A back-door strategy designed to provide an avenue to restrict bonfires via the clever use of legislative provisions, and to act as a pre-cursor to an attempt to widen the legislation to also encompass parading, is set to be implemented by Council’s across Northern Ireland.
A directive from the Sinn Fein controlled Department of Infrastructure was issued in September 2017, but is only beginning to be enforced by some Councils. This directive, ordered under Schedule 3A to the Road Traffic Regulation (Northern Ireland) Order 1997, decrees that should there be a requirement for a road closure for a ‘special event’, then permission must be sought from Council for this. This legislation has previously not been enforced.
‘Special Events’ are defined in the following terms;
(a) Any sporting event, social event or entertainment which is held on a public road; or
(b) The making of a film on a public road
A public road is defined as being “any road which is maintained by the Department. It includes carriageway, footway and verge.”
This therefore encompasses events such as street parties and community festivals, such as those held on the 11th July yearly and within many communities during band parades.
Given that the majority of bonfires have community festivals associated with them, should these festivals encroach upon any public road, then they will fall under the Sinn Fein issued directive of having to apply to council for permission for a Road closure. Failure to do so may be considered an offence.
In these circumstances the applicant, who would have to take responsibility for the relevant ‘social event’, would by extension be linked to the bonfire due to the fact that Councils have cleverly linked festival funding to associated bonfires. This is another strand of the over-arching strategy of eradicating bonfires by firstly trying to make individuals accountable for bonfires, and therefore open for criminalisation and/or civil liability.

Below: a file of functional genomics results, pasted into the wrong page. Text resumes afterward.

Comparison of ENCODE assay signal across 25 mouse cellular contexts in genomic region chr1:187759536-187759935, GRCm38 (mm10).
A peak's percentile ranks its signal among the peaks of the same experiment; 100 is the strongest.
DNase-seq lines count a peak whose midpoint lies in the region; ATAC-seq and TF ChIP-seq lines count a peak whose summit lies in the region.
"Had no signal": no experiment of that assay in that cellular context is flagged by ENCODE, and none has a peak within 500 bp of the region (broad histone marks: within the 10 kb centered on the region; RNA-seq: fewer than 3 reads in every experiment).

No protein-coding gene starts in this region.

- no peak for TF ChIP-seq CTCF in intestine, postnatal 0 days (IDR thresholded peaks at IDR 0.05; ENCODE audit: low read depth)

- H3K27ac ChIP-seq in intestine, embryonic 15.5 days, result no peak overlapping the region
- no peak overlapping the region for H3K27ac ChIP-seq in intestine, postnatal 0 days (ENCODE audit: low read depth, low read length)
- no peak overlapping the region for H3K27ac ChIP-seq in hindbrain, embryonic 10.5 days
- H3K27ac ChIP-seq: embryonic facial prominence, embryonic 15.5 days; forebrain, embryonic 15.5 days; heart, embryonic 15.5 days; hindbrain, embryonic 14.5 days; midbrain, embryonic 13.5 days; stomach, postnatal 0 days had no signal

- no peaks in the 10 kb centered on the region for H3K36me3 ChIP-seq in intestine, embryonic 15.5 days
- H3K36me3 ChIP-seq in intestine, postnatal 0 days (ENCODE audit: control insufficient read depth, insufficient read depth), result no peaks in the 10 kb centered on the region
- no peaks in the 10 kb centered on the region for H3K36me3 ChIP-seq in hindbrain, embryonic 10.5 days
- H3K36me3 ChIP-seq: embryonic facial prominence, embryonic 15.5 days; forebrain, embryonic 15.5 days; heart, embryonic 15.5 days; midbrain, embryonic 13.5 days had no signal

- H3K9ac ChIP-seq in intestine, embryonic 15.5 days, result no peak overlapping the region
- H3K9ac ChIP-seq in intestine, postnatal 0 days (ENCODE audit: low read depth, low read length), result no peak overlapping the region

Unionist Voice has repeatedly argued that groups should not engage in statutory led schemes that entwines bonfires with statutory conditions, and/or provides funding for festivals on the condition there is an associated bonfire.
The road closure application process allows council to take advice from the PSNI and Northern Ireland Fire Service, as well as opening the proposed application up for public consultation.
The applicants will also be required to provide public liability insurance, and further be liable for all clean up costs, and costs of the road closure. This could run to many thousands of pounds. Naturally the majority of small community groups holding a community festival do not have access to this level of capital, therefore they could essentially be priced out of celebrating their culture.
The requirement for public liability insurance is another area that will pose grave problems for festivals held around bonfires. Due to any perceived ‘Health and Safety’ risks around bonfires, the insurance premium is likely to be sky high, or unavailable in the circumstances. Again, this would simply regulate small community groups out of their cultural expression, due to the fact it may not be financially viable to secure the public liability insurance required to progress the road closure application.
Ards & North Down Borough Council this year has, for the first time, attempted to slot this seemingly innocuous provision into their cultural expression program. Due to the technical nature of it, many statutory agencies were banking on the fact that no one would notice the real objective behind the Sinn Fein issued directive. Here is the relevant extract from the draft Ards & North Down Borough Council Cultural Expression Agreement 2018;
The cost for processing the application alone, without factoring in public liability insurance and/or clean up or other costs, can be as high as £600.
Currently public processions are not considered ‘special events’ for the purposes of the relevant legislation, however it is Sinn Fein’s objective to gradually nudge this directive towards eventually applying to public processions.
This would mean that bands would have to apply for road closures for their parades, secure public liability insurance to parade and be liable for costs. This would effectively price bands out of existence. Therein lies the ultimate Sinn Fein objective behind this seemingly innocent ‘directive’; to strangle unionist cultural expression in red tape.
Unionist Voice urges all unionists not to engage with this directive, and to be alert to attempts by local Council’s to slip it into policy documents via the back-door.